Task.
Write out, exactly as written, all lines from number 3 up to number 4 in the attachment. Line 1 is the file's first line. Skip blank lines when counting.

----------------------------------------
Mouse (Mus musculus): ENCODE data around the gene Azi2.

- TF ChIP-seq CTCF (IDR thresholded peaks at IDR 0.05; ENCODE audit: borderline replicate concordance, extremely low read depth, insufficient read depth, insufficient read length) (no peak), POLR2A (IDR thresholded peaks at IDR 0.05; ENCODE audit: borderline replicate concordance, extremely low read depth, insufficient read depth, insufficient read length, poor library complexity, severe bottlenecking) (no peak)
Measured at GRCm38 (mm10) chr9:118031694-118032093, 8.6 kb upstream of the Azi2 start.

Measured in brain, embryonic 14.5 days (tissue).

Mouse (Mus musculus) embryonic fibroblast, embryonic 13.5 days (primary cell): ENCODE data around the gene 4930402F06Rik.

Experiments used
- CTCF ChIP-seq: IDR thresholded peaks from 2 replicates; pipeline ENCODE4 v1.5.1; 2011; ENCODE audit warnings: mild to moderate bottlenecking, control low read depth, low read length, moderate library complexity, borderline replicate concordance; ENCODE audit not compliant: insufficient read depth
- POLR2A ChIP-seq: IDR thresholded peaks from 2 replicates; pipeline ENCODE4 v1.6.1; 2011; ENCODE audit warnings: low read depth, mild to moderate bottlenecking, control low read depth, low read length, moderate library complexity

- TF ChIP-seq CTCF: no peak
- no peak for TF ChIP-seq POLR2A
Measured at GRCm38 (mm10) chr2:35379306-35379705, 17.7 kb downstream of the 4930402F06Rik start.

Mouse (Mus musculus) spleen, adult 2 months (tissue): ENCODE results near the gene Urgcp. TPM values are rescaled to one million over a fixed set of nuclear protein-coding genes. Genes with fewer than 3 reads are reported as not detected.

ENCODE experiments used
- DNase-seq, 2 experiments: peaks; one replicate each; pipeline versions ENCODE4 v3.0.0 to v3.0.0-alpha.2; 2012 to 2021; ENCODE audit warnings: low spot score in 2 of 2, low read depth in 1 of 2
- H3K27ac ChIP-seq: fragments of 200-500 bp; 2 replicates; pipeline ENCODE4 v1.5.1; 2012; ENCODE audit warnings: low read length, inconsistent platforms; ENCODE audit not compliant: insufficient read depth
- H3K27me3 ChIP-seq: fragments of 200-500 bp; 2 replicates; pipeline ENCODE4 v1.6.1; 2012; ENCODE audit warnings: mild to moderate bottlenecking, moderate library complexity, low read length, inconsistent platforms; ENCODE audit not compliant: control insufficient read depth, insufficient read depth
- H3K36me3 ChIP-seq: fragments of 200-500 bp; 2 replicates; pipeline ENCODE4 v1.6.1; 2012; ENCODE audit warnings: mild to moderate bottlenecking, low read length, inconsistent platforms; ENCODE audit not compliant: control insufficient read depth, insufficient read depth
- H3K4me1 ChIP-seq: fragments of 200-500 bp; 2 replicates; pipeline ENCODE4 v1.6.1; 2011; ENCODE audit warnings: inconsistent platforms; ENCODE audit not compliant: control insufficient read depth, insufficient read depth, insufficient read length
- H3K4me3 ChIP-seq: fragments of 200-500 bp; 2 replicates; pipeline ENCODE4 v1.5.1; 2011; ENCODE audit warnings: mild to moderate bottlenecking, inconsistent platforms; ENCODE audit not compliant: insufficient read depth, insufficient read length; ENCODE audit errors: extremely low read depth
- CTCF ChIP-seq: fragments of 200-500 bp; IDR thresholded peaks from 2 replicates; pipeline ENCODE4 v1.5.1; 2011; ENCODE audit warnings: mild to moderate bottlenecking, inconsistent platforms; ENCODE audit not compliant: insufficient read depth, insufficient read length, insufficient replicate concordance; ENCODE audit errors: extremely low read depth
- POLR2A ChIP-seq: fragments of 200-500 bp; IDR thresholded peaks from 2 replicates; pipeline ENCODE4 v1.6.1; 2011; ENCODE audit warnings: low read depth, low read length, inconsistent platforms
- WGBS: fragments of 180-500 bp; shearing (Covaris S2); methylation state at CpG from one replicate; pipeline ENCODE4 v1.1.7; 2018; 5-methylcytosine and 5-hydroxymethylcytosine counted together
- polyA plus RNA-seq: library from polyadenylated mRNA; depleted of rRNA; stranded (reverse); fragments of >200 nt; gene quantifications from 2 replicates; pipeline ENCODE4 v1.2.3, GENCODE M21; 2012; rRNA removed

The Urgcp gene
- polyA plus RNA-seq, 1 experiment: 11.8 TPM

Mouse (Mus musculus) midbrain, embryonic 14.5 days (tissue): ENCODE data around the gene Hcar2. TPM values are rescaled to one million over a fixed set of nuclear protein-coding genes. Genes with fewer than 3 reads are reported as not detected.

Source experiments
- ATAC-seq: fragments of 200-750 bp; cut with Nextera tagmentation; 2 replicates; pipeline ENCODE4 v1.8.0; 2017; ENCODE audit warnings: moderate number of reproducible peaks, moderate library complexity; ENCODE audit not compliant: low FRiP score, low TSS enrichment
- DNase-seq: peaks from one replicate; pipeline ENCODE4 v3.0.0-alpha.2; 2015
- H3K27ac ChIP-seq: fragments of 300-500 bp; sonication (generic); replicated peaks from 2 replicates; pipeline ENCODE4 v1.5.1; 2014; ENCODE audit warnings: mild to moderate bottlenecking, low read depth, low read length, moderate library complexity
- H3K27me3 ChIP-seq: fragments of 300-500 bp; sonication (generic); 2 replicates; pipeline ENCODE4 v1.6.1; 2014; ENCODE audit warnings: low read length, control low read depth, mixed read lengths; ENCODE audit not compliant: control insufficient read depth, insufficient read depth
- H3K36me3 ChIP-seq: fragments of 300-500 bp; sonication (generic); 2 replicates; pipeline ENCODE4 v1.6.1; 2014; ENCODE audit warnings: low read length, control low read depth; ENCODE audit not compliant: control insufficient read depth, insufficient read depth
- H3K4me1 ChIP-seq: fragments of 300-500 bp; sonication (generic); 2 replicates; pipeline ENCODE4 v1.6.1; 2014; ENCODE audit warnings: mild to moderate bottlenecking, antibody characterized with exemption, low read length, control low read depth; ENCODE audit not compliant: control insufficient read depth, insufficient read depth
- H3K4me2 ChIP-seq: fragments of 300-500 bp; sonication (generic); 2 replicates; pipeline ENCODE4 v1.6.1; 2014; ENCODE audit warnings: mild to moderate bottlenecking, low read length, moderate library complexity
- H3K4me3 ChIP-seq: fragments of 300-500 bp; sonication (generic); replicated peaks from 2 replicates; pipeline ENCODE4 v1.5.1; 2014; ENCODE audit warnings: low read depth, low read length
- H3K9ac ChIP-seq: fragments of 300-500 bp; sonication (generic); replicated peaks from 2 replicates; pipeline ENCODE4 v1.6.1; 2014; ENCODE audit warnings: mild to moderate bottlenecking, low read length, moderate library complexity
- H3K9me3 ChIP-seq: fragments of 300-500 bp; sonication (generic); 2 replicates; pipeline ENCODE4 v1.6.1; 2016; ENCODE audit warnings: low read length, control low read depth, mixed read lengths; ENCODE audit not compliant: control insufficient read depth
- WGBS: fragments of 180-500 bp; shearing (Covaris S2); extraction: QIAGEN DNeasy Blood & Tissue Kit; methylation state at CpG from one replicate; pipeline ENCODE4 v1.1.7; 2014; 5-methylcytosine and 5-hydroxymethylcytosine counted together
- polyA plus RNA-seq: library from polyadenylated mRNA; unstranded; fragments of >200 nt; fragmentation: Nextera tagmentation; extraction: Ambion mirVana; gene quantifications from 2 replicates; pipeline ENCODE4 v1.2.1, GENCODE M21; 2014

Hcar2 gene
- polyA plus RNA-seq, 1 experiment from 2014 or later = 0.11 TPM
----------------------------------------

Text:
Measured at GRCm38 (mm10) chr9:118031694-118032093, 8.6 kb upstream of the Azi2 start.

Measured in brain, embryonic 14.5 days (tissue).